While this was happening, the Brewers were struggling to gain ground against the Dodgers, as predicted, but were also having problems against teams much less celebrated. Here’s what happened:

Beginning record: 60-50

@STL: 1 of 3

LAD: 2 of 4

@CHC: 1 of 3

@LAD: 1 of 3

CHC: 2 of 3

PIT: 1 of 1

Current record: 68-59

That’s an 8-9 record in 17 games with 2 to go in the month. I originally predicted a 10-9 record for the Crew to end their month, which would have given them a 70-59 record. It would take a (very possible but never assumed) sweep against the Pirates just to equal my projections. (Update: which they didn’t do.) Doing so would allow the Brewers to end the month 70-59, 6 wins behind the Cardinals with a month to play and 5 games behind them in the standings with a month to go.

It’s hard to describe the last two weeks of Cardinals baseball as anything but phenomenal. If the next two games play out as suggested – even giving the Brewers a sweep (that can’t happen now) and the Cardinals a 2-1 series win – the Cardinals will have a 5-game lead with 31 games to go.

The rest of that previous article still holds up. Through September, the Cardinals have one rough west coast swing against the Dodgers and Padres, and the two 2-game series against the Brewers. Otherwise, the rest of the month is pretty simple.

Cardinals’ Remaining Schedule in September/October: Chicago Cubs (3), Washington (4), @Pittsburgh (3), Milwaukee (2), Cincinnati (5 – including a doubleheader), @San Diego (3), @Los Angeles Dodgers (3), @Milwaukee (2), Pittsburgh (3), @Pittsburgh (3).

While the Cardinals have to deal with the west coast, the Brewers get the East, with 6 games against the Yankees and Mets. Then it’s also-rans for them, too.

Brewers’ Remaining Schedule in September/October: @Arizona (4), @Colorado (3), SF (2 – one-day doubleheader, no off days on either side), Cincinnati (3), @St. Louis (2), New York Yankees (3), New York Mets (3), @Cincinnati (4), St. Louis (2), Miami (4), Arizona (3).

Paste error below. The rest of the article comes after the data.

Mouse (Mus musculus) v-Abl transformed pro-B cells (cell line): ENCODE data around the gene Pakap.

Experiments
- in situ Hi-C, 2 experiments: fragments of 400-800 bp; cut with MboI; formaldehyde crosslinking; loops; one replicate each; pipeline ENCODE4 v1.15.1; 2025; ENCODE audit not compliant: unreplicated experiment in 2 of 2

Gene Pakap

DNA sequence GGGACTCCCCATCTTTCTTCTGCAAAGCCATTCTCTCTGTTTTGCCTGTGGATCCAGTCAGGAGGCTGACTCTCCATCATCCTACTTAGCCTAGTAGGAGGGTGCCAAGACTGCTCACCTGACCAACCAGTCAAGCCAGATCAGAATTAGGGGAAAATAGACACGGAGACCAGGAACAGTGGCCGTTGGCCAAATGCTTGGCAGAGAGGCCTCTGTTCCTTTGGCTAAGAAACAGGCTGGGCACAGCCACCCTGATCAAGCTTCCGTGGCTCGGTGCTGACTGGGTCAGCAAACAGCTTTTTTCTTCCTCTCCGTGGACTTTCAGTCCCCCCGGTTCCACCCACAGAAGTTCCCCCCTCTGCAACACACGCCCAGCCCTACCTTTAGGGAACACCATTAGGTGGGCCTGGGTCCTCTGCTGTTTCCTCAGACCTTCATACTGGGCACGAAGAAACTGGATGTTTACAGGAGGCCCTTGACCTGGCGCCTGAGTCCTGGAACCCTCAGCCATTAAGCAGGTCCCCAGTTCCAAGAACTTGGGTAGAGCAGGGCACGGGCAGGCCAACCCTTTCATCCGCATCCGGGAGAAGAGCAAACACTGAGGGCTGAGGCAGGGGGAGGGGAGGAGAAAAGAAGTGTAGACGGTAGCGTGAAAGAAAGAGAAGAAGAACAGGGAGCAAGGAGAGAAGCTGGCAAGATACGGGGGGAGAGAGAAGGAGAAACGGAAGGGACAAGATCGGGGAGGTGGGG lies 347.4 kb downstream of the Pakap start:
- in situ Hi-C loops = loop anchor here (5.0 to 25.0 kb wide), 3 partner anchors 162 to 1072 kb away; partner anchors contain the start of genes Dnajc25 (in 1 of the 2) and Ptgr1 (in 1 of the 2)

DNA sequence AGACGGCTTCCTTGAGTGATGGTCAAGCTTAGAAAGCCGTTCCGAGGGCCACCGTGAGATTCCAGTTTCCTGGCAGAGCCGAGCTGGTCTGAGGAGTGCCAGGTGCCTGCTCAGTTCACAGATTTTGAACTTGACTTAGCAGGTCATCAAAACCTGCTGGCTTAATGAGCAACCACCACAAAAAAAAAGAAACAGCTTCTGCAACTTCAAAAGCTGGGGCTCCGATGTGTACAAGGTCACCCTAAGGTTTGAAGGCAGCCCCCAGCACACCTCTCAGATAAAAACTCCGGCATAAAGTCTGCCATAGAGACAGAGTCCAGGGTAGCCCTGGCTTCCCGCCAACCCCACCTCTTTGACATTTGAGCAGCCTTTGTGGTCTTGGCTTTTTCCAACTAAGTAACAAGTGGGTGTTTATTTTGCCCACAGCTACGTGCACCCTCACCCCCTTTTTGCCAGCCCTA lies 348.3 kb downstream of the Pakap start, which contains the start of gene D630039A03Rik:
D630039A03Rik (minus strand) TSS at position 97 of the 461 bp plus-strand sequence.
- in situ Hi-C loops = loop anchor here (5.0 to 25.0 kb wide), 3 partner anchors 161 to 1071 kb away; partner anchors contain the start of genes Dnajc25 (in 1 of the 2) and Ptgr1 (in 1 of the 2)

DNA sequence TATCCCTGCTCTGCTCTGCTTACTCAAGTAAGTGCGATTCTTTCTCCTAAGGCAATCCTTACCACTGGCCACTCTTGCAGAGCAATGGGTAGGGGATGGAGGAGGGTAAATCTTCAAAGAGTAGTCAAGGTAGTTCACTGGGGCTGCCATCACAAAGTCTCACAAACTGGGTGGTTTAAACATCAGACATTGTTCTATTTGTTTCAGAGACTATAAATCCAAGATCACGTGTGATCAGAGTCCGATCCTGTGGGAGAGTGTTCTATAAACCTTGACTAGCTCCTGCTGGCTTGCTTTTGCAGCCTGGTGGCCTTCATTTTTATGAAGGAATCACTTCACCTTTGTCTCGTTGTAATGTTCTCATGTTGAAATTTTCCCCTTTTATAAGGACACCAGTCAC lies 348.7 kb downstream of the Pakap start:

Take a look at those schedules. Is it possible for the Brewers to play well enough to pick up 5 games in the standings? Yes. Anything is possible. Is it likely? Definitely not.

The Cardinals would have to be much worse than they’ve been pretty much for the entire season for the Brewers to make up the ground they lost this month.

It’s probably impossible to project the Cardinals to continue to win at their current level. Since the All-Star Break, they are 25-10 and have a .714 winning percentage. That would translate to 116 wins over 162 games. We can’t be that greedy.

At the same time, we should not underestimate just how good the Cardinals are.

They are currently second in baseball in wRC+ at 117. Their collective wOBA is .333, just behind the Dodgers. They have, without qualification, one of the best offenses in baseball and it’s peaking at just the right time.

They are also in the top 10 in the league in BSR (A cumulative baserunning stat) and DEF (a cumulative defensive stat). They can hit as well as anyone while also fielding and running at a playoff level.

What about pitching?